100 Years to Day: United Way Celebrates

POLAND, Ohio – The United Way of Youngstown and the Mahoning Valley today begins the first day of its 101st year, following the launch of its Centennial Celebration Monday – 100 years after the exact day in 1919 when 11 business leaders created the Community Corporation – now part of its history.

The anniversary lunch took place at The Lake Club where one guest surprised United Way leaders by bringing with him a $200,000 pledge match, and those attending were surprised with a separate announcement that United Way will expand its headquarters at 255 Watt St. in Youngstown.

“We’re reinventing United Way for the next 100 years,” said Bob Hannon, president of the chapter.

To that end, Hannon and his staff are being challenged to create a wide-ranging program to teach expectant parents and the parents of very young children how physical and emotional trauma in the family inflicts lasting damage.

David Sabine, who administers the Gelbman Foundation on behalf of Huntington Bank, notified United Way leaders when he arrived that the foundation would provide $200,000 if the next annual campaign succeeds in securing $200,000 in donations from individuals and businesses that have never donated before.

The program Sabine wants to see created, “the earliest possible intervention in child care,” he explained, would be funded by “a portion” of the $200,000 pledge grant from the Gelbman Foundation.

During the campaign that just ended, in which the United Way raised $3,065,532, the Gelbman Foundation provided a $125,000 pledge grant, which the United Way met.

Also announced was a $100,000 grant from the James and Coralie Centofanti Charitable Foundation to underwrite construction of 2,500-square-foot addition to the United Way headquarters. The expansion project, expected to break ground this spring, will be named for the Centofanti family, Hannon said.

The United Way president offered a brief history of the organization formed in the aftermath of World War I “to keep the war chest going,” he began.

In 1919, the inaugural annual campaign raised $328,000. Beginning in the 1940s, when federal law authorized payroll deductions, workplace campaigns became the norm. By 1956, the annual campaign had reached $1 million, $2 million by 1976 and $3 million in 1988.

Hannon introduced his immediate predecessor, Donald Cagigas, who served eight years, and Bill Brennan, who headed the chapter 30 years. And he introduced the four “presenting sponsors” of the Centennial Campaign: Greenwood Chevrolet, PNC Bank, The Muransky Companies and Sweeney Chevrolet Buick GMC.

“They give. They advocate. They volunteer. And this year we asked them to do a little bit more,” Hannon said.

Greg Greenwood, owner-operator of the dealership in Austintown, drew a parallel with the mantra of his company “going the extra mile.” The United Way demonstrates “just how impactful going the extra mile can be for people in need,” he said.

“It is our responsibility to rejoin the fight and continue to carry out a mission that started 100 years ago.”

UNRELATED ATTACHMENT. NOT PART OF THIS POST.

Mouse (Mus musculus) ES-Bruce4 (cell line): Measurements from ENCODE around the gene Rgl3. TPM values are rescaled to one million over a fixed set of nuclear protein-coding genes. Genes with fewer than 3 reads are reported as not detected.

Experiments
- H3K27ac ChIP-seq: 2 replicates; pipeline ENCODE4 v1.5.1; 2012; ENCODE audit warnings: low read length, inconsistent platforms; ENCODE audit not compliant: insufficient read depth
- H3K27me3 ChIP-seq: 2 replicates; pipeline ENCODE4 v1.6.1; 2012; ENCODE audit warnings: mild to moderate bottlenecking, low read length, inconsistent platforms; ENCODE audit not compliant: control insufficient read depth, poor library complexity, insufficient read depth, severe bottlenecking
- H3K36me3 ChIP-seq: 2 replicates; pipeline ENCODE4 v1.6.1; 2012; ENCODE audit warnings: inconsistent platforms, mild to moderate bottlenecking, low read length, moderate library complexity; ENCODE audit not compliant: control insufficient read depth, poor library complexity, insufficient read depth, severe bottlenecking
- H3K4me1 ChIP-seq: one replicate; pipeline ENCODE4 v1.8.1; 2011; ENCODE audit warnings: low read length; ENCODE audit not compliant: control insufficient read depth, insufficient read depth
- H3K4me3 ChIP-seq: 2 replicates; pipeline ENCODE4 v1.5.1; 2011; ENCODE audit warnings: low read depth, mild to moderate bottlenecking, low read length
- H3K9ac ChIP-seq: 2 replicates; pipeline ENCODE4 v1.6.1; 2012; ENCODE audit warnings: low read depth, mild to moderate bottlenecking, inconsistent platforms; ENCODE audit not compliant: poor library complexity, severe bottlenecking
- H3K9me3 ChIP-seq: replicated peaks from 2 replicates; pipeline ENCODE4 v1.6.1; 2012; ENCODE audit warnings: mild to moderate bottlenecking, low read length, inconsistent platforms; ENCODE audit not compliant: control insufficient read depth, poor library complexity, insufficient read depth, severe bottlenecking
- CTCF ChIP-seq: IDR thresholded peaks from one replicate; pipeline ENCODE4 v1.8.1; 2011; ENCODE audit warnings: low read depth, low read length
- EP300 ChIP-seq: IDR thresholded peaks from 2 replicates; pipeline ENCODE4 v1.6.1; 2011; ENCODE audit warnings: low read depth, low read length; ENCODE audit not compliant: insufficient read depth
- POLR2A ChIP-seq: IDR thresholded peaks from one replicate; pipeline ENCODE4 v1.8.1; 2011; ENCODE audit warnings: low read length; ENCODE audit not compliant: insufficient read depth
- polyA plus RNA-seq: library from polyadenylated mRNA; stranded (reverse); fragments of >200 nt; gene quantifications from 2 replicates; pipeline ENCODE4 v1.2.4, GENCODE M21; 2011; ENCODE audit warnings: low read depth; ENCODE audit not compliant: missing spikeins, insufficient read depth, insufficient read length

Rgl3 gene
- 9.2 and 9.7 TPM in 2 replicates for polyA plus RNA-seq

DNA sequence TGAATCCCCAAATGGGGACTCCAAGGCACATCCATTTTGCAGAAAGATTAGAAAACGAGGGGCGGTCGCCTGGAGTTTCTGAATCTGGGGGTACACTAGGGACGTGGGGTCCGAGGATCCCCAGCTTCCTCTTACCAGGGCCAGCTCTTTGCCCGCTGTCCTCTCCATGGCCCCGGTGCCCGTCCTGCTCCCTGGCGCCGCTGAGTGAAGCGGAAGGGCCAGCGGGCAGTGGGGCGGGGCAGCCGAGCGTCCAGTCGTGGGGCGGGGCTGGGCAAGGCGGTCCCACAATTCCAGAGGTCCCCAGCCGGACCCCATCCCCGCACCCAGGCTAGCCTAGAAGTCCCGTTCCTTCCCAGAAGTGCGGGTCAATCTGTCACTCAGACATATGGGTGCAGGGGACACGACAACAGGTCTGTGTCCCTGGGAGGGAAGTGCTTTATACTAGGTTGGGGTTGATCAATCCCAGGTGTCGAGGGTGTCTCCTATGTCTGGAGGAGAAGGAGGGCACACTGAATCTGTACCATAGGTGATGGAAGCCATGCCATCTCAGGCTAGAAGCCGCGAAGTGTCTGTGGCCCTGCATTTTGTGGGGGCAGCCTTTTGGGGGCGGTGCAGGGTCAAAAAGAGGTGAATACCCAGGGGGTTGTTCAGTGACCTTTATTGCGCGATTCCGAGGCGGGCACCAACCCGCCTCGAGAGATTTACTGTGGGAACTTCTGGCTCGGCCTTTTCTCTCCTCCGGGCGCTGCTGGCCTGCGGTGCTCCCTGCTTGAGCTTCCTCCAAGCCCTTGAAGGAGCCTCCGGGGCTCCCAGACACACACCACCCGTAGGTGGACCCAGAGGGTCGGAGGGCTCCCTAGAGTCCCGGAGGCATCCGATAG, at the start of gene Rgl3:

Ted Schmidt, regional president of PNC Bank and chairman of the United Way Board of Directors, praised Hannon and his staff for shifting to the “impact model.”

In 2012, the chapter followed the United Way of America and transitioned from raising and distributing funds to directing financial and human resources to effect key community needs and facilitate change.

“PNC has a passion for early childhood education and we couldn’t have a better partner than United Way,” Schmidt said.

The Youngstown chapter introduced in 2009 the Success By 6 program that focuses on readiness for kindergarten and in 2015 added Success After 6, a program “in large part made possible by the support of presenting sponsors, Chris and Ed Muransky,” Hannon said.

Today, more than 700 children are getting “wraparound services. That’s everything from food, clothing, and homework help, the Oh Wow! museum … and physical fitness.”

In her remarks, Chris Muransky shared with the audience, “I’m a new grandmother. When I see the attention that our granddaughter gets, all the reading to her, all the care, I realize there are so many children who are not fortunate enough to have that attention focused on them, who are in disadvantaged homes. I am especially touched by the work we do with children.”

Bob Stackhouse filled in for Doug Sweeney and Alexa Sweeney Blackann, who are out of town, and represented Sweeney Chevrolet, the fourth presenting sponsor.

“Our employees’ pledges have grown by double percentages in each of the last three campaign years,” said Stackhouse, general sales manager and a partner in the Sweeney dealership. “We can literally see the impact these dollars are having on our community.

As part of the year-long Centennial Celebration, United Way will relaunch its planned giving legacy society, host the president of the United Way of America at a fundraiser, and invite the community to a black-tie gala in May, Hannon said.

United Way of Youngstown and Mahoning Valley currently funds 51 programs in education and emergency services operated by 35 agencies. Since it was founded Feb. 11, 1919, the agency has distributed more than $165 million.

Pictured at top: Representatives of the Centennial Celebration presenting sponsors: Ed Muransky, Bob Stackhouse, Chris Muransky, Greg Greenwood, United Way President Bob Hannon, and Ted Schmidt.

Copyright 2024 The Business Journal, Youngstown, Ohio.